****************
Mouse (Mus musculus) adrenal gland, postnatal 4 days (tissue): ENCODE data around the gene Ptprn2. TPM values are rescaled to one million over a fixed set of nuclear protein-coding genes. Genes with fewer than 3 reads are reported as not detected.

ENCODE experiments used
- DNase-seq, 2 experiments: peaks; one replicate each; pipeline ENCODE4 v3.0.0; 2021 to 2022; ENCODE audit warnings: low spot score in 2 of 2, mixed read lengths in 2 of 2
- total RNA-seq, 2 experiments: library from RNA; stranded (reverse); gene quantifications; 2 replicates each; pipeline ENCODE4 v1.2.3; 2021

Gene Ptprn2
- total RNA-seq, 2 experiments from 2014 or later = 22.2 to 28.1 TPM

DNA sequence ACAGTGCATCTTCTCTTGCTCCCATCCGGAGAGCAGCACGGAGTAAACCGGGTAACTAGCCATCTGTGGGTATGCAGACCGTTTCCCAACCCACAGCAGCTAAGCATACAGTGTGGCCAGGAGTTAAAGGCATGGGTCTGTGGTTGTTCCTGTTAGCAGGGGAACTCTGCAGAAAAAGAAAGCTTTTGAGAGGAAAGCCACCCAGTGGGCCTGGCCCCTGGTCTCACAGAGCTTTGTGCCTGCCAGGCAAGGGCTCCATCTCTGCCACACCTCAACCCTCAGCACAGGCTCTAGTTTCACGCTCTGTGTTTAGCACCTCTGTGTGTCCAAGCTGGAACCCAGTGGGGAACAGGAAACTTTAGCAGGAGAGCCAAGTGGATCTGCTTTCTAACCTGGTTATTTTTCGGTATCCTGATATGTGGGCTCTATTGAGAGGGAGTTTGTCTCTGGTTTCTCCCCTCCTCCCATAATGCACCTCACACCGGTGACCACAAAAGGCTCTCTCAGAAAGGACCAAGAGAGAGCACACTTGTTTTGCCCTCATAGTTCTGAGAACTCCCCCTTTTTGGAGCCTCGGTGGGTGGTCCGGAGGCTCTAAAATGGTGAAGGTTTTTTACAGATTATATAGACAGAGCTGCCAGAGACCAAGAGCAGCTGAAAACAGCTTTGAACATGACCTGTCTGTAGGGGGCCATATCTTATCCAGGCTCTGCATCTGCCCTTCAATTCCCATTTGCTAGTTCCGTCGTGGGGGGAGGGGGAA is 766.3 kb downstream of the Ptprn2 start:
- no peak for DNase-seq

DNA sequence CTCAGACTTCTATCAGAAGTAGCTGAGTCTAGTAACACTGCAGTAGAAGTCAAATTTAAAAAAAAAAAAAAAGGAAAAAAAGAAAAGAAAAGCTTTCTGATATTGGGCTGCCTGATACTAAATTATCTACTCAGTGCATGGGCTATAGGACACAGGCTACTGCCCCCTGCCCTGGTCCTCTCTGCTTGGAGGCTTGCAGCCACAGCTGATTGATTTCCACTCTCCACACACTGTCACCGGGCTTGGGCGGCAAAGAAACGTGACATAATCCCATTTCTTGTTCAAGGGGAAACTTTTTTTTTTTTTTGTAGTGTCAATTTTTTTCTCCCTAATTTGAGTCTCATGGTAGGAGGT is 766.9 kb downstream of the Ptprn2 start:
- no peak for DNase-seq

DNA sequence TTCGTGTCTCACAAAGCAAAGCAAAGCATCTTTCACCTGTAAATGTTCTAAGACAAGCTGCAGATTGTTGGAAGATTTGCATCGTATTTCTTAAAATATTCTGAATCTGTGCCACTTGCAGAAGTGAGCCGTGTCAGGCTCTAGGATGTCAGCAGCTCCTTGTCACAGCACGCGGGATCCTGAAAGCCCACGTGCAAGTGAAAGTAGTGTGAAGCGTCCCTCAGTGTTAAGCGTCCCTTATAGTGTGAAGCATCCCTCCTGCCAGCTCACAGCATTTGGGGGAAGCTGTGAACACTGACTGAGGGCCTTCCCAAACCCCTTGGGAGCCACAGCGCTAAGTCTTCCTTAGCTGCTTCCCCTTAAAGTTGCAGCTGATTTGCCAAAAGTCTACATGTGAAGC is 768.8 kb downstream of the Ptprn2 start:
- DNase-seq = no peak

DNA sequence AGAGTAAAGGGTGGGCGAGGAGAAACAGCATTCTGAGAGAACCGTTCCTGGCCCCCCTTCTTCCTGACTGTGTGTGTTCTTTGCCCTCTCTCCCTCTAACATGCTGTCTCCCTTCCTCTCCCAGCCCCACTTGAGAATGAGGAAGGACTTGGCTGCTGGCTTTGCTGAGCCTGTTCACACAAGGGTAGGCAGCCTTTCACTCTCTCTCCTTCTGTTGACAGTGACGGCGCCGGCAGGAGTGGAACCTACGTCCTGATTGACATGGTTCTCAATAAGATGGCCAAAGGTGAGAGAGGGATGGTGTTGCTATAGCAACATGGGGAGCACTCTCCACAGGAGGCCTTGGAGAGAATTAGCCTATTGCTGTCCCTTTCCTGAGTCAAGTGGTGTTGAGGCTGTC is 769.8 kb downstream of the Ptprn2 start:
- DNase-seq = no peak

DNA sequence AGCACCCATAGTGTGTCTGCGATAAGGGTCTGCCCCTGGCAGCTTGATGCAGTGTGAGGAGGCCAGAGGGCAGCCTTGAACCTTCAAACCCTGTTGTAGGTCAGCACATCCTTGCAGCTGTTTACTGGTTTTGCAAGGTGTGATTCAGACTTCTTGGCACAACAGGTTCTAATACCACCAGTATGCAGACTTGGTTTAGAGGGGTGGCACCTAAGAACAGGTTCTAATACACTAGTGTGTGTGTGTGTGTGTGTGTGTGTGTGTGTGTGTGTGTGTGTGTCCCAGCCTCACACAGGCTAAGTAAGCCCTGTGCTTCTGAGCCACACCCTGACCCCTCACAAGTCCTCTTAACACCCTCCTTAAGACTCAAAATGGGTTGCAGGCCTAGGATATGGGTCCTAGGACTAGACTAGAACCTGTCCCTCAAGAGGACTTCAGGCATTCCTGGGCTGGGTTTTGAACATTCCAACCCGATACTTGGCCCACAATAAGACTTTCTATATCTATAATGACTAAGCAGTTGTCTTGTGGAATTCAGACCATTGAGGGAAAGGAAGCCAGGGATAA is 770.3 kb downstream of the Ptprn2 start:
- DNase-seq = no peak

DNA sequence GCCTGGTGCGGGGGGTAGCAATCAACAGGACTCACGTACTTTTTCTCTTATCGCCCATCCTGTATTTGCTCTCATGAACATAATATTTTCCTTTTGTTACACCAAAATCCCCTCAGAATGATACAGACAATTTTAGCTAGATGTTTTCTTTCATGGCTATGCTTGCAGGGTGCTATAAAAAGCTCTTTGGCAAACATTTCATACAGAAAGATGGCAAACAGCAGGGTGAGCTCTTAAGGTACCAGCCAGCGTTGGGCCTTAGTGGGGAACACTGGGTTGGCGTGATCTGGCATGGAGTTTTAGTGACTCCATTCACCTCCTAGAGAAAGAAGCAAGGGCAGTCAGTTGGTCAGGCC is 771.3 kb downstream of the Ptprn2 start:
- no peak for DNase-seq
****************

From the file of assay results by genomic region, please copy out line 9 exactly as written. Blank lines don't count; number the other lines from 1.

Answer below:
DNA sequence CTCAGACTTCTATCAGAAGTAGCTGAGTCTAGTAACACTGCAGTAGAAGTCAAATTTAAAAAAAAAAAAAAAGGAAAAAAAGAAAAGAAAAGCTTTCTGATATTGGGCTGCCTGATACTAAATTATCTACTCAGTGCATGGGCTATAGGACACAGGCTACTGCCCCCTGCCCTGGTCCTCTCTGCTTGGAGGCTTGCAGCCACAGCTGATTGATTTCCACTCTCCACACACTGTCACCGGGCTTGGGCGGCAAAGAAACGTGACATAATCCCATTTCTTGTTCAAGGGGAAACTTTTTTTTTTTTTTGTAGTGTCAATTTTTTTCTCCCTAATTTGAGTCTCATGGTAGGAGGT is 766.9 kb downstream of the Ptprn2 start: